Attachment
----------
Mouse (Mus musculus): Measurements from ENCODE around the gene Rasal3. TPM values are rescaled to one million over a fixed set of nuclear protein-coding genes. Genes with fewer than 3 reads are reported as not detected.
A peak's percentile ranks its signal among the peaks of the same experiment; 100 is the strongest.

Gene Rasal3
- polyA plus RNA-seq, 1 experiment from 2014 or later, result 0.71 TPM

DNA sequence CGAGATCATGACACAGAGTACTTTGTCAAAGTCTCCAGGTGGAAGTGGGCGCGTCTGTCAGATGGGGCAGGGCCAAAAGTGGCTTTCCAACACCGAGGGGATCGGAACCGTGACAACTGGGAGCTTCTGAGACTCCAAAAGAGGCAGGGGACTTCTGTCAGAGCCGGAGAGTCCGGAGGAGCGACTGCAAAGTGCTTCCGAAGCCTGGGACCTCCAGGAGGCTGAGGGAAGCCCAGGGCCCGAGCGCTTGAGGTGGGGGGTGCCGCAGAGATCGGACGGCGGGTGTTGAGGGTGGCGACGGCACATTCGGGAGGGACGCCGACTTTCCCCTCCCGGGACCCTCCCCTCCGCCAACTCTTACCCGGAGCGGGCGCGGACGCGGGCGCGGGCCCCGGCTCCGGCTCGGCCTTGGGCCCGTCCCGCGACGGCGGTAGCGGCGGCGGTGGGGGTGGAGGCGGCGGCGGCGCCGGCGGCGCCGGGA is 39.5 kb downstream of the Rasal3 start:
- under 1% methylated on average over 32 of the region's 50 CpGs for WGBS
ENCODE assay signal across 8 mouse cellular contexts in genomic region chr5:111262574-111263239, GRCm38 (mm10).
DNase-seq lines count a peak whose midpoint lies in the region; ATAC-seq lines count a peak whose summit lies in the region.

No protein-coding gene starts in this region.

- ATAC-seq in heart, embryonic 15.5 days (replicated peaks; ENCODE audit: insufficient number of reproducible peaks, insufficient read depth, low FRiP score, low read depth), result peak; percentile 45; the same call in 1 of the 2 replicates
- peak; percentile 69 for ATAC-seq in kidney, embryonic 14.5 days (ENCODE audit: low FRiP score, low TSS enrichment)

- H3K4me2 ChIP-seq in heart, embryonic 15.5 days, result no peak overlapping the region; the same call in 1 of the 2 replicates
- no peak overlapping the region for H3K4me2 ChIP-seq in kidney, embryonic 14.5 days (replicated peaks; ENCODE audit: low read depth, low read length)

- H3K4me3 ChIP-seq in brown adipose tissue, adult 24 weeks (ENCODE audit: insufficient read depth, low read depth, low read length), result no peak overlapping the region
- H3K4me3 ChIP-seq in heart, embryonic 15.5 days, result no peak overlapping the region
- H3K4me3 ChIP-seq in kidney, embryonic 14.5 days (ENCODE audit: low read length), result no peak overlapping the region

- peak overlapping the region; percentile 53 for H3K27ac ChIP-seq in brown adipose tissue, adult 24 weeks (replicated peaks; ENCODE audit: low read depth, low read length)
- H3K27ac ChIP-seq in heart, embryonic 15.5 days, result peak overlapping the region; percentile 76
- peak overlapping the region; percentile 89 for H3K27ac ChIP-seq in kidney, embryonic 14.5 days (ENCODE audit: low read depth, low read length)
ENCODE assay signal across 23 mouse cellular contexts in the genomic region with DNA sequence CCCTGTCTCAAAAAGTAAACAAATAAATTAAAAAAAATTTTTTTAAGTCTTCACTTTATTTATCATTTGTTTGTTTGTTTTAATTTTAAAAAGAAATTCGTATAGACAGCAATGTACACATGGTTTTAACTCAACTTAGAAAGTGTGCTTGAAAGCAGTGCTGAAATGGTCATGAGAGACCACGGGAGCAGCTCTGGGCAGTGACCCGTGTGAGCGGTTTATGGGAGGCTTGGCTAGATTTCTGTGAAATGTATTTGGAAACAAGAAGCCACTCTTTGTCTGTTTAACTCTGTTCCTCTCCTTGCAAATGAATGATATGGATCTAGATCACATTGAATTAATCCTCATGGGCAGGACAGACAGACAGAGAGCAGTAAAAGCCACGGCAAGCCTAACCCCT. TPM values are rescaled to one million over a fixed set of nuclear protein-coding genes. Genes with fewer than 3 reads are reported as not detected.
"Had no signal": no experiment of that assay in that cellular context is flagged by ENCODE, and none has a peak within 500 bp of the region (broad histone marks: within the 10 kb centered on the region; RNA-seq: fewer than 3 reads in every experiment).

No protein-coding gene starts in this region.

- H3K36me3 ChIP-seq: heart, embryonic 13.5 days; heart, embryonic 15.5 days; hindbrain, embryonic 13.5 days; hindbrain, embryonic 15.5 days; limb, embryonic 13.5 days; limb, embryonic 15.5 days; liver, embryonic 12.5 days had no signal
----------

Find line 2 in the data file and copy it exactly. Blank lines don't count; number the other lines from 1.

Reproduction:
A peak's percentile ranks its signal among the peaks of the same experiment; 100 is the strongest.